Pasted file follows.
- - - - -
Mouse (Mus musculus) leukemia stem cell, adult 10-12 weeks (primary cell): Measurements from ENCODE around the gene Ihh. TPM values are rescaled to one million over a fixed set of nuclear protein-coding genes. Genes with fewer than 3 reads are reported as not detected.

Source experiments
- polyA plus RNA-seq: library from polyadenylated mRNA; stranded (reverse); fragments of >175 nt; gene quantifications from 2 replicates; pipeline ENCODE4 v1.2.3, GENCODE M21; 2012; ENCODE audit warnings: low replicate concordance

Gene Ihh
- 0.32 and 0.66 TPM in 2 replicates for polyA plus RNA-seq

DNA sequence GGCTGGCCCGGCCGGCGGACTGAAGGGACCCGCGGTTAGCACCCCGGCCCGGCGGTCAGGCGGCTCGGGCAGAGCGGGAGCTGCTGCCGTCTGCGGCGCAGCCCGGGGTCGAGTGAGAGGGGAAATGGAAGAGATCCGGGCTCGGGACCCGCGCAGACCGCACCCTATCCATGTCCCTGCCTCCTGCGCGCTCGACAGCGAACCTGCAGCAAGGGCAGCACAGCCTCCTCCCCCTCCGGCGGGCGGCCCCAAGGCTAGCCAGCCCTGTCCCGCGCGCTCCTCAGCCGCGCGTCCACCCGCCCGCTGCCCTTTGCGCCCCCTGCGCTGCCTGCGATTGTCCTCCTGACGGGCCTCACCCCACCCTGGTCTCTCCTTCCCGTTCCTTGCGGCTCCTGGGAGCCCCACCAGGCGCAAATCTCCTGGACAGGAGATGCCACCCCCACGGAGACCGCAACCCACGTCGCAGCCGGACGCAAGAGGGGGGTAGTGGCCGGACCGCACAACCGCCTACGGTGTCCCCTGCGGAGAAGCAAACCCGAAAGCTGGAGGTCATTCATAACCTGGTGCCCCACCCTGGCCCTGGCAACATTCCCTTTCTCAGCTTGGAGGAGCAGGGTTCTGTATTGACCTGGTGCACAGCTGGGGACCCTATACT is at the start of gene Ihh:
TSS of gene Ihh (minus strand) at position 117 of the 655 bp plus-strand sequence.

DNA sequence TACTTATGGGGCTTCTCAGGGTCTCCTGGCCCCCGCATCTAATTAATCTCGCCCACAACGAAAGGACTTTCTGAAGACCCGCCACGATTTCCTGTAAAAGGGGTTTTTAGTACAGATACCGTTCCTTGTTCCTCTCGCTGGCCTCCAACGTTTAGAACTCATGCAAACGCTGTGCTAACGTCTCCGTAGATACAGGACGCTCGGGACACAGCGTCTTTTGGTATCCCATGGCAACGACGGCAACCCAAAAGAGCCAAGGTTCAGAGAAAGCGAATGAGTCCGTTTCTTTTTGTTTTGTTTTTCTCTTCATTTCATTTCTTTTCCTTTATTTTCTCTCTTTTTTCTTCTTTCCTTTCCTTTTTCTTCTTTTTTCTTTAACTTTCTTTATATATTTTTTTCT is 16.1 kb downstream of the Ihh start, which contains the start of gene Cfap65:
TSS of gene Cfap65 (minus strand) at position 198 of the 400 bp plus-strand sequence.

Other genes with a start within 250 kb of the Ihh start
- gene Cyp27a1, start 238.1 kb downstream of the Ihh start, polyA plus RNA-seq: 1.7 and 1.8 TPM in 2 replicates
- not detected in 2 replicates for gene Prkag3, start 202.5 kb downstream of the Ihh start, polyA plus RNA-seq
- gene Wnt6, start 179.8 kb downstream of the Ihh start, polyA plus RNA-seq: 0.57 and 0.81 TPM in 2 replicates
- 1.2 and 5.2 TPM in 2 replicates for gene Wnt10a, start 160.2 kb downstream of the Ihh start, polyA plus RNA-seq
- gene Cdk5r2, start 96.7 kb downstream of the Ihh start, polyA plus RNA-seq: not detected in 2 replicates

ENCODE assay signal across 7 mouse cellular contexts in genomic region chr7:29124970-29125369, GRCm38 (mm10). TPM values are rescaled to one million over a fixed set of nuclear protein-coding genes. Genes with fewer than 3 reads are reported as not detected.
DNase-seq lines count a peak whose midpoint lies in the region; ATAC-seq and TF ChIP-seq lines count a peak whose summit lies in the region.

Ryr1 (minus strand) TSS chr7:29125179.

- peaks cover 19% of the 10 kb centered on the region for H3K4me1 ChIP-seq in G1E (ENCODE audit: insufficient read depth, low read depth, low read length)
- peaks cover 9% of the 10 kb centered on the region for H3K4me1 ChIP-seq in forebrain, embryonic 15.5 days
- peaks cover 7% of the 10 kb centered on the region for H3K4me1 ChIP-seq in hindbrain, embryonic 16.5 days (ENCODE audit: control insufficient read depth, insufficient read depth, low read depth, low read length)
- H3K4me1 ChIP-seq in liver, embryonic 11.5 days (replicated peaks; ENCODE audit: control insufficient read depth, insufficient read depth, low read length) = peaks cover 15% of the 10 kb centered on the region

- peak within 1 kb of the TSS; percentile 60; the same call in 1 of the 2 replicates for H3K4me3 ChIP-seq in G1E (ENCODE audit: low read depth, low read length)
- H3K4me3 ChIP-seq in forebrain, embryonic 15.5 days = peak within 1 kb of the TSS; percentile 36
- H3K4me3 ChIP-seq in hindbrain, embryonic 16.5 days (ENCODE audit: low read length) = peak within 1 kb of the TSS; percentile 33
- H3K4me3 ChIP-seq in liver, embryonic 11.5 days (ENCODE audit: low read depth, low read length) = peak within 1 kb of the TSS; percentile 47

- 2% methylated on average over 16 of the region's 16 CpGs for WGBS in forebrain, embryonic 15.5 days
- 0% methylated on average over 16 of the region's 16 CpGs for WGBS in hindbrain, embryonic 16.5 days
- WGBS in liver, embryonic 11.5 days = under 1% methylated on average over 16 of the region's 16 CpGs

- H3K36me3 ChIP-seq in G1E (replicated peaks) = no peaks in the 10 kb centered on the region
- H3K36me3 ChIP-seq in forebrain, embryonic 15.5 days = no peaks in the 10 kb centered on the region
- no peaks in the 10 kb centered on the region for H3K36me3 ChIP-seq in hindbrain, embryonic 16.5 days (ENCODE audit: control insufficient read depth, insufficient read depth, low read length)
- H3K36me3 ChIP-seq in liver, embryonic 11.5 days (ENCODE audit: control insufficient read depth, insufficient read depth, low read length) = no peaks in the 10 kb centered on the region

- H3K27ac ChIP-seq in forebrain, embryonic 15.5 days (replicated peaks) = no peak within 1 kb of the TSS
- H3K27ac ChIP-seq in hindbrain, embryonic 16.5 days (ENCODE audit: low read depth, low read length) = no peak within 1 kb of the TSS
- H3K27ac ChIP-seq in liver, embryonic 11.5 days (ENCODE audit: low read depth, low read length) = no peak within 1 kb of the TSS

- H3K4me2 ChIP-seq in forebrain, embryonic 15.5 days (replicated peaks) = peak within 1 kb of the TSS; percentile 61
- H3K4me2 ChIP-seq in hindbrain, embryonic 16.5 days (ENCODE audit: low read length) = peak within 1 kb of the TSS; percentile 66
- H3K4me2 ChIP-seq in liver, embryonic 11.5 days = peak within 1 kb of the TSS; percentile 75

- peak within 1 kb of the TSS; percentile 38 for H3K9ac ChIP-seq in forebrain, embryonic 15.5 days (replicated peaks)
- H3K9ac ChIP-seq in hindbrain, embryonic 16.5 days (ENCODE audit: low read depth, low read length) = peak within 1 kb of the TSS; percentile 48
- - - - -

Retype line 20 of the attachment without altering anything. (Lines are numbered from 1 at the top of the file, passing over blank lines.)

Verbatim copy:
- peaks cover 9% of the 10 kb centered on the region for H3K4me1 ChIP-seq in forebrain, embryonic 15.5 days